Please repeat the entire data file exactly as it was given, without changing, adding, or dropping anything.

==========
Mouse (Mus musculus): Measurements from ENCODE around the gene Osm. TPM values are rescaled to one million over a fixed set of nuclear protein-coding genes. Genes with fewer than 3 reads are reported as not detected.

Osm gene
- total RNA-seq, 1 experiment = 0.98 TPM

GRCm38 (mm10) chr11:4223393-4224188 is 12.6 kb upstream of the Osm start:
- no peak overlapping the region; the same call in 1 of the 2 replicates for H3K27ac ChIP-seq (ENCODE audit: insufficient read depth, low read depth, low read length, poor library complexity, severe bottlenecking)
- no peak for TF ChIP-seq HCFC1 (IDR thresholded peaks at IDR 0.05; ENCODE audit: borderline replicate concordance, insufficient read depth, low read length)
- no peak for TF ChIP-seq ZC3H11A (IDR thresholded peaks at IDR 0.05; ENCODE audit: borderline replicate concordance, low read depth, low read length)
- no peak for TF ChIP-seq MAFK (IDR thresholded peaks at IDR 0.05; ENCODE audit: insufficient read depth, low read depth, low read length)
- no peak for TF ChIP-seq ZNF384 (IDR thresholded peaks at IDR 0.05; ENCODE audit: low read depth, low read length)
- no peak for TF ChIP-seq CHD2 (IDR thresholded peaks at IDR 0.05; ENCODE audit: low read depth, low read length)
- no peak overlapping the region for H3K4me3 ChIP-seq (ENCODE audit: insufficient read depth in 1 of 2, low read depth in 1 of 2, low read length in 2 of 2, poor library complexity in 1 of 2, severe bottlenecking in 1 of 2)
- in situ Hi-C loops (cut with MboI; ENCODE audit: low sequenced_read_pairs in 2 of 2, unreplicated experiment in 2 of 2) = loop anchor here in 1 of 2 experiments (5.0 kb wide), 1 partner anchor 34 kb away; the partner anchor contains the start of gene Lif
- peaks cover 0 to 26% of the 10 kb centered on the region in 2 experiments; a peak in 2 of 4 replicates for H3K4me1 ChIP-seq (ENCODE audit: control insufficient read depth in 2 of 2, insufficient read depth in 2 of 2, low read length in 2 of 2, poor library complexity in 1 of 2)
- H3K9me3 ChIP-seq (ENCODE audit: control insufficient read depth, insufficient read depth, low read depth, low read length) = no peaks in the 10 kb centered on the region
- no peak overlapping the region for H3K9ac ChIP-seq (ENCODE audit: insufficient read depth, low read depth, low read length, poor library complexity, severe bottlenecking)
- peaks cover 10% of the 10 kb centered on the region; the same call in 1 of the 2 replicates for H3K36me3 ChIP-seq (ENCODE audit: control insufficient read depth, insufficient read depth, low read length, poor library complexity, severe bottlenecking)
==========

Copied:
Mouse (Mus musculus): Measurements from ENCODE around the gene Osm. TPM values are rescaled to one million over a fixed set of nuclear protein-coding genes. Genes with fewer than 3 reads are reported as not detected.

Osm gene
- total RNA-seq, 1 experiment = 0.98 TPM

GRCm38 (mm10) chr11:4223393-4224188 is 12.6 kb upstream of the Osm start:
- no peak overlapping the region; the same call in 1 of the 2 replicates for H3K27ac ChIP-seq (ENCODE audit: insufficient read depth, low read depth, low read length, poor library complexity, severe bottlenecking)
- no peak for TF ChIP-seq HCFC1 (IDR thresholded peaks at IDR 0.05; ENCODE audit: borderline replicate concordance, insufficient read depth, low read length)
- no peak for TF ChIP-seq ZC3H11A (IDR thresholded peaks at IDR 0.05; ENCODE audit: borderline replicate concordance, low read depth, low read length)
- no peak for TF ChIP-seq MAFK (IDR thresholded peaks at IDR 0.05; ENCODE audit: insufficient read depth, low read depth, low read length)
- no peak for TF ChIP-seq ZNF384 (IDR thresholded peaks at IDR 0.05; ENCODE audit: low read depth, low read length)
- no peak for TF ChIP-seq CHD2 (IDR thresholded peaks at IDR 0.05; ENCODE audit: low read depth, low read length)
- no peak overlapping the region for H3K4me3 ChIP-seq (ENCODE audit: insufficient read depth in 1 of 2, low read depth in 1 of 2, low read length in 2 of 2, poor library complexity in 1 of 2, severe bottlenecking in 1 of 2)
- in situ Hi-C loops (cut with MboI; ENCODE audit: low sequenced_read_pairs in 2 of 2, unreplicated experiment in 2 of 2) = loop anchor here in 1 of 2 experiments (5.0 kb wide), 1 partner anchor 34 kb away; the partner anchor contains the start of gene Lif
- peaks cover 0 to 26% of the 10 kb centered on the region in 2 experiments; a peak in 2 of 4 replicates for H3K4me1 ChIP-seq (ENCODE audit: control insufficient read depth in 2 of 2, insufficient read depth in 2 of 2, low read length in 2 of 2, poor library complexity in 1 of 2)
- H3K9me3 ChIP-seq (ENCODE audit: control insufficient read depth, insufficient read depth, low read depth, low read length) = no peaks in the 10 kb centered on the region
- no peak overlapping the region for H3K9ac ChIP-seq (ENCODE audit: insufficient read depth, low read depth, low read length, poor library complexity, severe bottlenecking)
- peaks cover 10% of the 10 kb centered on the region; the same call in 1 of the 2 replicates for H3K36me3 ChIP-seq (ENCODE audit: control insufficient read depth, insufficient read depth, low read length, poor library complexity, severe bottlenecking)